In 1996 the government sector was characterised by the decrease in savings, that is, the difference between current income and expenditures, from the 1995 level of 4% of the GDP to 3%.

From early 1995 there began a decrease in the balance of the state budget and local budgets revenue and total expenditures. This process deepened in 1996, reaching a considerable deficit by the end of the first quarter (see Figure 4). After it was decided to start using not just current income but also the surplus of the previous year to increase pensions, the overall deficit of the consolidated balance was nearly two times bigger than it had been in 1995 (see Table 19. Budget deficit of the Estonian general government, between 1991 and 1996). The deficit reached its peak in the first quarter (approximately 4.2% of the GDP) which was followed by a relative decrease. In the third quarter there was already a surplus of the income (according to preliminary estimates it was 0.5% of the GDP). The overall budget deficit is estimated at 1.6% of the GDP.

Figure 4. Surplus of the state and local budgets revenue over expenditures in 1995 and 1996 (EEK mn)

Table 19. Budget deficit of the Estonian general government, between 1991 and 1996 (% of GDP)

 

1991

1992

1993

1994

1995

1996

Overall deficit

+5.2

-0.2

-0.6

+1.3

-0.8

-1.6

Financial deficit

+5.5

+0.8

+1.4

+2.9

-0.4

-1.5

Primary deficit

-

-

-0.4

+1.8

-0.4

-1.2

The balance of the budget is not directly regulated in Estonia's budgetary policy and has depended on a number of relatively uncoordinated decisions passed on various levels of the government (the decisions of the central government to increase consumption expenditures on the account of the surpluses of the previous year, the investment and borrowing policies of local governments, the decision of Riigikogu (the Parliament) to increase pensions through the use of the previous year's surpluses, etc.). Therefore, the size of the deficit or surplus has varied greatly over the years. The size of the overall deficit has been affected the most by the decisions on the size of investments financed from foreign loans made by both the central government and the local governments (on the presumption that expenditures of a consumption type are more stable, that is, more difficult to regulate).

In the first years after the restoration of independence the central government often had to intermediate foreign loans to production enterprises because the latter were not regarded reliable enough. This need has been constantly decreasing. From the point of view of the fiscal system the change means that the indicators of the overall deficit and the financial deficit (which does not include loans given to the non-financial sector) have become closer to one another every year and in 1996 they differed only by 0.1% against the GDP (see Table 19).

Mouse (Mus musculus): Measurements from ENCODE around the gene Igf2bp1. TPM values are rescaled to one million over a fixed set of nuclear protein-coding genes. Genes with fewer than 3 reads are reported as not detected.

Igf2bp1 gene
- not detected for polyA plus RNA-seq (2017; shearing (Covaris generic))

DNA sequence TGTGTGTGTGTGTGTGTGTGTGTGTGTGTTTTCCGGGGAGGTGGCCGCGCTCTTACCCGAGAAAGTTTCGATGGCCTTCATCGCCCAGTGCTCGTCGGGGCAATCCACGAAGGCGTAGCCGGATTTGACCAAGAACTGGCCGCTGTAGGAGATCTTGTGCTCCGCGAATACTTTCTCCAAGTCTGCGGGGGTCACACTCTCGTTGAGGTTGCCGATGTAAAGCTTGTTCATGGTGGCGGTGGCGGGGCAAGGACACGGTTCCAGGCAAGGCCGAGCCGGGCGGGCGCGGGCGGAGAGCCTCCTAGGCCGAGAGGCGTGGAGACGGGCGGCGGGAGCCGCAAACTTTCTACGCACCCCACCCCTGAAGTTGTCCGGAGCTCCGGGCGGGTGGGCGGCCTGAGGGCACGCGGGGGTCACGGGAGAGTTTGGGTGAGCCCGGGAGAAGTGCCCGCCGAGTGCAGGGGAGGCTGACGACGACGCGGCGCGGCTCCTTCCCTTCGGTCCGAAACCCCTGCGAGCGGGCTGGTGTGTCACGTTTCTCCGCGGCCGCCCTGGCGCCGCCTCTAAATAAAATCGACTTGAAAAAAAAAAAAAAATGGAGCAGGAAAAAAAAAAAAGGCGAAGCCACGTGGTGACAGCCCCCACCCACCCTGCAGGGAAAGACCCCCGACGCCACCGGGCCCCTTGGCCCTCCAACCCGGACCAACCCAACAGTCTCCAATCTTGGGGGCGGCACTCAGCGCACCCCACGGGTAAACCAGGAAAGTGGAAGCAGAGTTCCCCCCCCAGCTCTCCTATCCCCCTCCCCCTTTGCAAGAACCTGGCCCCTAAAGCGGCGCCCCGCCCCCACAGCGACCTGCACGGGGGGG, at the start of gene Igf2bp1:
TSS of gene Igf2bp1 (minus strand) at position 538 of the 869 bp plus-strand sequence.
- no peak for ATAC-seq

As Estonia's loan burden is moderate, the loan servicing costs have not increased significantly and the primary deficit (that is, overall deficit minus interests) is not much different from the overall deficit.

Approximately half of the deficit of the consolidated budget came from the local budgets, with the rest divided more or less equally between the central government and the social insurance fund. Other off-budget funds ended the year with a surplus.

Budget Financing and the Loan Burden

Like in earlier years, the bulk of the deficit was covered from foreign financing. Foreign loans and bonds issued abroad covered approximately 80% of the overall budget deficit (see Table 17).

As the sum total of the central government's investments was smaller than originally planned for 1996, disbursements of loans meant for those investments decreased by nearly half as compared to 1995. Estonia's foreign debt, as measured in terms of official loans taken by the central government, remained on the level of 1995, accounting for 5% of the GDP[6] (see Table 20. Movement of foreign loans taken by the central government, between 1994 and 1996). The loan burden was lowered by the repayment of the principals of the loans that exceeded 100 million kroons and the rapid increase in the nominal GDP that outstripped the increase in the loan flows.

Table 20. Movement of foreign loans taken by the central government, between 1994 and 1996 (EEK mn, exchange rate as of end of year)

 

1994

1995

1996

Disbursements as of end of year

1,673

2,121

2,641

Disbursements in the current year

392

745

458

Indebtedness

 1,663

 2,121

 2,574

After the restoration of Estonia's independence the only reliable partner for creditors was the central government. In the following years local governments, too, have earned the trust of both local and foreign creditors. This enabled the municipality of Tallinn to carry out the programme of multiplying its investments. Due to the low level of domestic savings in the conditions of economic transition it is only natural that foreign financing is being used.

The domestic financing of the deficit was more or less equally divided between bank loans and bonds and the reduction of the 1995 surpluses. A new phenomenon in 1996 was the increase in the share of bonds in deficit financing - approximately half of the deficit was covered with bond issues. On the domestic market, local governments started to take long-term loans, with seven small towns and parishes issuing five-year and one village six-year bonds. In previous years, the usual term of redemption of the bonds was six months.